The Bubonic Plague. The influenza pandemic. The HIV/AIDS epidemic. When I’ve learned in school about these diseases that affected millions of people, I’ve also learned about the incredible responses societies had: communities banded to educate their members about risks and provide resources and support in an effort to wipe out diseases that were killing people. Now we have another epidemic on our hands — the opioid epidemic.
The opioid epidemic is a crisis affecting millions of families across the country, and especially in my home state of Ohio. According to the Ohio Department of Health, there were 4,050 drug overdose deaths in 2016, a 33 percent increase from the prior year. With that number, Ohio claims the spot of states with the most opioid-related deaths.
I believe more can be and should be done to stop the deaths and help all the 20.5 million Americanswho had a substance use disorder in 2015. Of that 20 million, 2 million involved prescription pain relievers and 591,000 involved heroin.
I’d always known about the opioid epidemic, it was just a part of life. I can remember not being allowed to wear flip-flops in the alley during the summer because there were often discarded needles on the ground. There were certain streets I had to avoid because of the known drug activities that would take place there. Even when my friends lost loved ones to overdoses, it still didn’t seem real to me.
On the Fourth of July 2016, the opioid epidemic changed my life forever. My aunt was found dead from an overdose. She was only 40, a beautiful, funny, caring person who made everyone else around her feel loved. It finally hit me: If this could happen to my aunt, it could happen to anyone. Out of my sorrow grew determination and drive. I knew deep down I had the power to do something, to make a difference.
What I found most horrifying is that addiction can start in the most unsuspecting of places: the family medicine cabinet. Our whole lives we’re taught prescription drugs are meant to help us, to heal us, but the truth is they’re the most accessible drugs and potentially the most life-threatening. And in most homes, they just sit in an unlocked medicine cabinet.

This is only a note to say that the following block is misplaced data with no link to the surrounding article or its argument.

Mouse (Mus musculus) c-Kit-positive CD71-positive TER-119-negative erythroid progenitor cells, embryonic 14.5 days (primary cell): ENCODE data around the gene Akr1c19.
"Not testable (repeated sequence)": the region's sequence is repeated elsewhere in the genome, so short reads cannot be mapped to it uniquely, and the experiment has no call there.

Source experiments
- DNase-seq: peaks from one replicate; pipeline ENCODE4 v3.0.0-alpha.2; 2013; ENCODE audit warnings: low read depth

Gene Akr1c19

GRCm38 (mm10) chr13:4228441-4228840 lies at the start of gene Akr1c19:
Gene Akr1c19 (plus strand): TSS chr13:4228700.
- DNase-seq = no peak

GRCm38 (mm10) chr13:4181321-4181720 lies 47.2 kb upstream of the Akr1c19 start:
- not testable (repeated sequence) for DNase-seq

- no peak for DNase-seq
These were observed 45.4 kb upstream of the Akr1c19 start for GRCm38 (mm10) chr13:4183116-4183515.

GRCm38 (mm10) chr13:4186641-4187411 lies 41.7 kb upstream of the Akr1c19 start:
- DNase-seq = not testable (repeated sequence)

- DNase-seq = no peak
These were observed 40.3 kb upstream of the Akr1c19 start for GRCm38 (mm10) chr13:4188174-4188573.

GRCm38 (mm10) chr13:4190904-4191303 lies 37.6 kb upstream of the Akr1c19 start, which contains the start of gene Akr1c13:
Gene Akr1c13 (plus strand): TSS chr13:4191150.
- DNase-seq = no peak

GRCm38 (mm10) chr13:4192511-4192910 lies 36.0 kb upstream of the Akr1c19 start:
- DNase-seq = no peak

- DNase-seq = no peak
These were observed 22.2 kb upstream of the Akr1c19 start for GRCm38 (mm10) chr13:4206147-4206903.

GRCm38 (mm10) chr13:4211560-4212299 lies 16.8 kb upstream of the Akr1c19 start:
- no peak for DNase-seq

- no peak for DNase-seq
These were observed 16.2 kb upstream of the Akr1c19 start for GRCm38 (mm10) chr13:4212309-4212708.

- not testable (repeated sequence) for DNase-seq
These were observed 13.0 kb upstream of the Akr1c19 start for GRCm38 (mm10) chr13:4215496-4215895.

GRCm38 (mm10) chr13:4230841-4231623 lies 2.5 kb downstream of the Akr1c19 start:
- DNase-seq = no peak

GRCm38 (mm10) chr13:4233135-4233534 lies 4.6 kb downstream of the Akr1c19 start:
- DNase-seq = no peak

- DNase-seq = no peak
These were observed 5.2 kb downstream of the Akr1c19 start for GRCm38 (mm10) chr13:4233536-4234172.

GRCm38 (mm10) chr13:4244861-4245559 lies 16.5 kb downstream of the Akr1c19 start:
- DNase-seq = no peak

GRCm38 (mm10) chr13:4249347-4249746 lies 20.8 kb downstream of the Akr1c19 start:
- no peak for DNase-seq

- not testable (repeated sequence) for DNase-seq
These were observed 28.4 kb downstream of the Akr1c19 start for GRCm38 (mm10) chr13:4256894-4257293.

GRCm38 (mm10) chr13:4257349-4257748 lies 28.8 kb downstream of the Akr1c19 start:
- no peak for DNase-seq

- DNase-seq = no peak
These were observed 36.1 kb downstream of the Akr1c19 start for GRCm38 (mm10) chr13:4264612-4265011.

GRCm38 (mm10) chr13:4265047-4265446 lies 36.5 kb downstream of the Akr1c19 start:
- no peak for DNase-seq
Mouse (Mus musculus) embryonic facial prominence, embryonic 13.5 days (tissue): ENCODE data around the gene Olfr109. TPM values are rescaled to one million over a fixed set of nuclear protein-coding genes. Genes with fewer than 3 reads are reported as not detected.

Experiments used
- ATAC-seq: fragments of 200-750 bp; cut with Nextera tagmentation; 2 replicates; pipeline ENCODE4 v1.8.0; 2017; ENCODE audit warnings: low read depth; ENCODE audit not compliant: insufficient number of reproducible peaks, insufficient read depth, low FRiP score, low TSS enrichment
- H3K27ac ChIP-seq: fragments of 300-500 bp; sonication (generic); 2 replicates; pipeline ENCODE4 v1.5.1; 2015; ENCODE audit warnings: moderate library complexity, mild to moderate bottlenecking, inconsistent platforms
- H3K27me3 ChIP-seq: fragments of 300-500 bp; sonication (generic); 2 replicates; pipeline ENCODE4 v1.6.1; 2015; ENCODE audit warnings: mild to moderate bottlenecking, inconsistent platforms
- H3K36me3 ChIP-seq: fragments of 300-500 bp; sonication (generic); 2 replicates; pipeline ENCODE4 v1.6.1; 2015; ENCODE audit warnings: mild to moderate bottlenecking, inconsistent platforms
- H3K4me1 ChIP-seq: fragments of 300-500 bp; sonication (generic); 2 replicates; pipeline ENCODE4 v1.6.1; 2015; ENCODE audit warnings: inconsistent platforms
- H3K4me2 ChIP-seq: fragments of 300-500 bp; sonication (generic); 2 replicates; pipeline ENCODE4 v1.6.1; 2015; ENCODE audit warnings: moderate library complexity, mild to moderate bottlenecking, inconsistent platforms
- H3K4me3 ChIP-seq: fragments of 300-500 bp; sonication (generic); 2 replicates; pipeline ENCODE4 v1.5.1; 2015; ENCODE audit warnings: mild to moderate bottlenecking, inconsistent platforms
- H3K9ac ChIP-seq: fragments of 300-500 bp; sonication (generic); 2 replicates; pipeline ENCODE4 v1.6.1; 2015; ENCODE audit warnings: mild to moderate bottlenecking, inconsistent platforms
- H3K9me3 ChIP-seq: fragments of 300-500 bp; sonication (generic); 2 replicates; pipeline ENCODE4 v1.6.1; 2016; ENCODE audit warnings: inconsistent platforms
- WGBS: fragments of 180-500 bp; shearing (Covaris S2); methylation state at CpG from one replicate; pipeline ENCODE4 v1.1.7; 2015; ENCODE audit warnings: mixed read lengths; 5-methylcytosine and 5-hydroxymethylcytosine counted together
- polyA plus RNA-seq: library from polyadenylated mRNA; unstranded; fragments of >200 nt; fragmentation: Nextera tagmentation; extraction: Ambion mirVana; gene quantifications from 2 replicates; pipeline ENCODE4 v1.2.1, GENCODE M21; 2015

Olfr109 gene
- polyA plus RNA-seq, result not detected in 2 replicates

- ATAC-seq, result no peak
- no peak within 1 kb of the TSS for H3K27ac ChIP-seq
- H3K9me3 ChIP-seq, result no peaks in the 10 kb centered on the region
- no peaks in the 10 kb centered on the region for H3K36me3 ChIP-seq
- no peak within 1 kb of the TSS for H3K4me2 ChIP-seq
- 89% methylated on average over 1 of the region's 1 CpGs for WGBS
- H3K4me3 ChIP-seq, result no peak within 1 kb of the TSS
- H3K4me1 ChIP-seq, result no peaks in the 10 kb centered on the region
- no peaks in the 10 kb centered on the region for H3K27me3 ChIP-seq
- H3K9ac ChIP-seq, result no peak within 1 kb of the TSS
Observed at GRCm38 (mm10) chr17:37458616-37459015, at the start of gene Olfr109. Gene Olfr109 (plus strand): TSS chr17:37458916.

Last year, I attended the 4-H Healthy Living Summit in Washington, a youth conference focused on providing hands-on learning and training for teens interested in addressing health-related issues. With my fellow 4-Hers, we decided to take action within our community. We could not just sit on the sidelines, we know that one addiction averted is one life saved. Together we developed an addiction education program that relies on teen leadership and decreases the stigma around addiction.
Our program is simple and grounded in reality. We put youths in Ohio in the same situation they’re in every day: staring at the medicine cabinet in their bathroom. We built a simulated bathroom, complete with a sink and vanity mirror. Inside the cabinet is what you would normally see in a typical family medicine cabinet: prescription pill bottles. The only difference is on the bottles are facts about addiction and opioids. The mirror brings young people face to face to realization that anyone — even themselves — can become addicted if prescription medications are mishandled.
We’ve traveled all around Ohio sharing our exhibit with youths at schools, fairs and more. Every conversation I had gave me hope we were helping to make a difference — person by person — but I knew it was not enough. That is why I’m working with 4-H to share the medicine cabinet project with young people all over this country in the hope they can take up the fight in their own communities.
Societies throughout history have risen to the challenge of ensuring deadly disease is thwarted. I am only trying to do the same. The only difference is the foe we’re facing. It’s not a viral infection or a bacterial disease, it’s a mental illness.
Young Americans across the country have the power to stand up and say: “Not my community.” I found support with my peers from my 4-H club, but the opportunity to make a difference can be found anywhere and with anyone. All it takes is the courage to take action.
Kylie Cline is a 17-year-old 4-H member from Columbiana County, Ohio. She has started a Health Heroes program in her community with support from 4-H and a grant from the Robert Wood Johnson Foundation. She wrote this for InsideSources.com.